In life, you can choose to be an early adopter, go along with the crowd or get dragged kicking and screaming against change. That’s how I look at repairing electric vehicles (EVs) and hybrid electric vehicles (HEVs). We’re all going to have to repair them sooner or later, so it’s better to get prepared now and be ready for the wave.
A Way of Life
As the owner of two CARSTAR locations in the San Francisco area, EVs are a way of life. The Bay Area leads California with the most EVs and, with Governor Newsom’s push for 100% EV sales in 2035, the EV market is dynamic here.
I made the decision several years ago to embrace EV repairs. First, I bought a Tesla so I could become familiar with the cars we were going to be repairing. I read everything I could about the vehicle, how it was manufactured and how it operated. I also studied the available materials on what it would take to repair them, including the different approaches, tools and facility requirements.
Taking the Plunge
Then, I took the plunge. First, my team and I needed to get our technicians to “buy in” to the EV technology and not be put off by it. I-CAR’s EV courses have been a tremendous resource for our technicians and estimators. We also worked closely with CARSTAR, that provided guidance and resources to help us get up to speed. We participated in the OEM training provided by Tesla and earned our certification as a Tesla-approved repair facility. In addition, I used my own personal Tesla to demonstrate the differences between EVs and gasoline-powered vehicles.
We converted a space with curtained-off areas dedicated to repairing EVs and aluminum vehicles, as most EVs utilize this lightweight metal. We also transitioned to the 3M Total Automotive Sanding System to minimize dust particles in the shop. This not only reduced our airborne debris and cleanup time, but it also boosted our technicians’ morale because they didn’t end the day covered in dust. There were other tools and equipment required by Tesla that we needed to acquire to work on EVs, such as a Pro Spot PR-5 riveter, Millermatic 350P MIG/pulse welder and a Car-O-Liner bench with the EVO1, 2, 3 and Vision 2 measuring system and the Tesla-specific MS and MX base fixtures.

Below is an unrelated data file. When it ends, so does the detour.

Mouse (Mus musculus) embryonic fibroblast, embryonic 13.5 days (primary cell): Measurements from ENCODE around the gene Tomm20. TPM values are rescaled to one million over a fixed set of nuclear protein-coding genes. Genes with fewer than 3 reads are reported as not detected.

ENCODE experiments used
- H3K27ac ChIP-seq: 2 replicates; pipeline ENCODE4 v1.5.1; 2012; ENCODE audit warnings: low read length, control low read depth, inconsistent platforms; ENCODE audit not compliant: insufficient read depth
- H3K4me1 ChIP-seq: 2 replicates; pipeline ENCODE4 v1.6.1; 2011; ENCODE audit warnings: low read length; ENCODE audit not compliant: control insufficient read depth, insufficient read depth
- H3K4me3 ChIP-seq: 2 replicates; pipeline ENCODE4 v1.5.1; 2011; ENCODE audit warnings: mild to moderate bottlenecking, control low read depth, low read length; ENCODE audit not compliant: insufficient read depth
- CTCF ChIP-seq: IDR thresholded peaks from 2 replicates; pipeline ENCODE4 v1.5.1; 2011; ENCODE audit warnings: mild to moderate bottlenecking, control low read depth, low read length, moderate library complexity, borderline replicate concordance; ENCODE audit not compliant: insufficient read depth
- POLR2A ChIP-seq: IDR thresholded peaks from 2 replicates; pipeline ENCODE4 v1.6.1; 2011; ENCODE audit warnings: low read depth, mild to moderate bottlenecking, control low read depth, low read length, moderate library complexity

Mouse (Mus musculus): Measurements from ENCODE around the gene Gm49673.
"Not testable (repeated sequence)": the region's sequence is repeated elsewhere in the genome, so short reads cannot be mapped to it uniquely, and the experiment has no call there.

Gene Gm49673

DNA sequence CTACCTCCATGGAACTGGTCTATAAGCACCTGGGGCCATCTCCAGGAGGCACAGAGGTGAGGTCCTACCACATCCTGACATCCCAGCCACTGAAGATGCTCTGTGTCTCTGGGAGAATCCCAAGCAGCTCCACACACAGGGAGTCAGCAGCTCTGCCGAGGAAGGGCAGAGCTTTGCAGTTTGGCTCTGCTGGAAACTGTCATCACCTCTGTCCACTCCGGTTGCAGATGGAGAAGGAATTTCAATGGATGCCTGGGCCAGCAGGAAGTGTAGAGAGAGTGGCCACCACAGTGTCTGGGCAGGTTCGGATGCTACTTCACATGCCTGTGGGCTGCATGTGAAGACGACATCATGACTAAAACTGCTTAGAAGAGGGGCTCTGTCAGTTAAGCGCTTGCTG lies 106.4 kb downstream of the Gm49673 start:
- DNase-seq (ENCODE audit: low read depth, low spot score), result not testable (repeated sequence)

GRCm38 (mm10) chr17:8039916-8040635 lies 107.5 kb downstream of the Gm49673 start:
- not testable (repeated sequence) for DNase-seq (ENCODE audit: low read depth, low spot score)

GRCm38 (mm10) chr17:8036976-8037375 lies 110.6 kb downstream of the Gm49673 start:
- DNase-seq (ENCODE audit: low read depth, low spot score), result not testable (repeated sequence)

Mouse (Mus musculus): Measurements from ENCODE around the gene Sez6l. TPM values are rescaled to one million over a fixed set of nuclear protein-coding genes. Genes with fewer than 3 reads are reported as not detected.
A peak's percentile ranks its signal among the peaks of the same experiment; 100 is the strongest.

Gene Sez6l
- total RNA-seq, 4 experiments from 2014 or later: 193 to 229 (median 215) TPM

Our technicians have welcomed EVs with open arms, as there are no traditional engine parts to deal with like with internal combustion engines. Repairing steel or aluminum components is just like any other internal combustion vehicle in accordance with OEM repair procedures. There’s also the cool factor of being able to work on the latest vehicle technology.
Some people are concerned about working on EVs and storing them in their facilities, but we haven’t had any incidents. Working on high-voltage vehicles isn’t as scary as it sounds; with the proper training on handling the EV high-voltage system, it’s completely safe.
We’ve been working on Teslas for a year now, and for 2022, we saw a 45% increase in new EV repairs compared to 2021. Today, 30% of our repairable cars are EVs. That is a very solid return on our investment!
If you’re going to make the move to repairing EVs, you have to plan your investment first, then map out your schedule to become ready to repair. Here are a few tips:
- Know what types of EVs are in your market and what the trends are. Work with your paint company, which often has great data. Look at what dealerships are opening (Tesla, Rivian and Lucid) and what current dealerships are offering in EVs. This is a good indicator of what you’ll be repairing in the next year.
- Review your facility and the needed upgrades. Do you have room to dedicate an area to EV repair? Can you create a “clean” facility?
- Determine the tools and equipment you’ll need. Each OEM has specific repair requirements to guide you, and I-CAR is very helpful, too.
- Engage your technicians. Their buy-in is critical. Reinforce how you’re investing in their careers and helping them attain cutting-edge skills.
- Educate your customers. If you’ve repaired their vehicles in the past, they probably have an EV in their driveway now that will need repairs at some point. Make sure you’re informing your customers about your new EV-certified repair services. And, work with your local dealerships to ensure they’re referring their EV repairs to your facility.
This article first appeared on our sister brand, BodyshopBusiness. If this piques your interest, you can find more EV-related collision articles there.